Politicians wax eloquent about the years of coal supplies which are buried beneath the surface of Australian soil, but few lament the untapped sources of clean energy which are wasted every day. Solar, wind, thermal and tidal sources of power are much more plentiful and offer a sustainable way of powering our lifestyles than the use of brown-coal-fired electricity generation. Whether you believe the climate scientists or not, it is much smarter to develop renewable and sustainable forms of power generation, and to encourage a shift in our economy towards more sustainable forms of living.

Because it is the just thing to do
That Australian action to reduce carbon emissions will only result in a miniscule reduction in overall carbon emissions in the world is an oft-cited mantra for doing nothing, while China’s rapid increase in carbon emissions is regarded as an indication of greater blame. It is forgotten that Australia remains per capita the worst emitter of carbon pollution in the world, and tenth on the list of overall polluters. While our own efforts at reduction have minimal impact on overall production, it is patently unfair to shift the responsibility to other nations whose equivalent rate of emission is much lower than ours. The flip side of defending our overall production levels is a tacit approval for other nations to raise their per capita emissions to levels equivalent to Australia. Such an approach is diabolical. We cannot expect the burden of this to fall on those who are not responsible for its production, and who are often less capable of meeting the subsequent costs.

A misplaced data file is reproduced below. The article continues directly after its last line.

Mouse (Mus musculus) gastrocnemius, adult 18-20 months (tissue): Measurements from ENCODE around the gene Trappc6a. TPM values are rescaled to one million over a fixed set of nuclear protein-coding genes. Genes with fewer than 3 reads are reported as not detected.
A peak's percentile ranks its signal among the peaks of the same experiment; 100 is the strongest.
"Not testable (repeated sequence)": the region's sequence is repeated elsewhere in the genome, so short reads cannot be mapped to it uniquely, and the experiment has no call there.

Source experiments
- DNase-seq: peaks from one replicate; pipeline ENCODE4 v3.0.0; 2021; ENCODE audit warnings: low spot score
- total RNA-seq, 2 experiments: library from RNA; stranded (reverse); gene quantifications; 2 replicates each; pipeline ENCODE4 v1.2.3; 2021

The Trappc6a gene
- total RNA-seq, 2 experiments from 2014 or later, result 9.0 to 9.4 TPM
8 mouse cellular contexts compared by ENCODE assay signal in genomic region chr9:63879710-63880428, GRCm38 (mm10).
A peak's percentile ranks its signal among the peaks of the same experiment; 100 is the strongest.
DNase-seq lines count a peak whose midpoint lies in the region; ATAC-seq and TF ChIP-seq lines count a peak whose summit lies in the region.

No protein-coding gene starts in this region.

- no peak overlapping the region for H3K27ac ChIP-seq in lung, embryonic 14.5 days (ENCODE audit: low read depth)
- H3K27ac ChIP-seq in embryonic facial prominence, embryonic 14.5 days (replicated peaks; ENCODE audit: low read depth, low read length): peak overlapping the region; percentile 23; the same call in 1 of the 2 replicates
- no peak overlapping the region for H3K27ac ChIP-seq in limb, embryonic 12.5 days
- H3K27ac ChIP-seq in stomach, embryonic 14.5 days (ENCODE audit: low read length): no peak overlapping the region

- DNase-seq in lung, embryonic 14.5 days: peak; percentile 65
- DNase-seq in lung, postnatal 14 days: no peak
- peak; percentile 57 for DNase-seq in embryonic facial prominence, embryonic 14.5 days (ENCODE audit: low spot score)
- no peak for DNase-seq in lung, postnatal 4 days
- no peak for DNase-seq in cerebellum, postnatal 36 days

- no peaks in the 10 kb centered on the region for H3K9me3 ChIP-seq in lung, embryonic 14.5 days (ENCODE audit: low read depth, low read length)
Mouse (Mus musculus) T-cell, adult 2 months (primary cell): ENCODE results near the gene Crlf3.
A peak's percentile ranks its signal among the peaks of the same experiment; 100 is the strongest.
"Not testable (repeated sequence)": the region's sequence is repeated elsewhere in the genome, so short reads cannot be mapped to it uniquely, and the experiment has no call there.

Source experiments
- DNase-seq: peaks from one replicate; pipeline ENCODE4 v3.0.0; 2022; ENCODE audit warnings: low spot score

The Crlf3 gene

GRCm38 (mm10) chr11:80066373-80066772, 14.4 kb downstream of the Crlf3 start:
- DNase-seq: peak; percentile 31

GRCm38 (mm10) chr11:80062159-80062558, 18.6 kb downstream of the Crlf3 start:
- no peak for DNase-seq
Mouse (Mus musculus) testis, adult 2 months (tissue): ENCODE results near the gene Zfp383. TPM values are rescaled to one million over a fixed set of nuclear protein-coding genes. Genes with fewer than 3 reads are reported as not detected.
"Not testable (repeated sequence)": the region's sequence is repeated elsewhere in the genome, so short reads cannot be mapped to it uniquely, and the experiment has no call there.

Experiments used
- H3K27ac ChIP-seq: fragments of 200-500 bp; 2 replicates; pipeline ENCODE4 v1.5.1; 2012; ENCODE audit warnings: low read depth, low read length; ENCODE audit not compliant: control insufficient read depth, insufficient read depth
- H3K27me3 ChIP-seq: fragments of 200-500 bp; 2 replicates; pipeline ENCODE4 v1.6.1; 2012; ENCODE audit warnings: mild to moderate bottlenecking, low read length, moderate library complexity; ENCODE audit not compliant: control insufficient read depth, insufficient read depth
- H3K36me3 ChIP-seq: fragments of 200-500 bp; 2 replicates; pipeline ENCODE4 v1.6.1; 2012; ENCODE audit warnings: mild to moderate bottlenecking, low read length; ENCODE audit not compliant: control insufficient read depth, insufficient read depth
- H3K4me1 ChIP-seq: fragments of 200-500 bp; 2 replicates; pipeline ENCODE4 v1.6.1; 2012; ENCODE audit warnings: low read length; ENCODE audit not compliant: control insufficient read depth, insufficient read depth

Because we all pay anyway
There is already a cost attached to the levels of carbon emissions in our world whether it be in the decline in the air quality across our cities and into the country, in the impact on the fertility of our soil and its capacity to grow crops, or in the more catastrophic impacts of extreme weather events which appear with increasing regularity. It is barely a generation past when it was considered appropriate for companies to discharge their water by-products into rivers and waterways – a practice we rightly abhor in this day, but which seemed natural at the time. To continue to release carbon into the atmosphere changes the chemical structure of the environment, for which we are already paying the cost. To charge it at the source rather than the fruit seems more equitable. An ounce of prevention…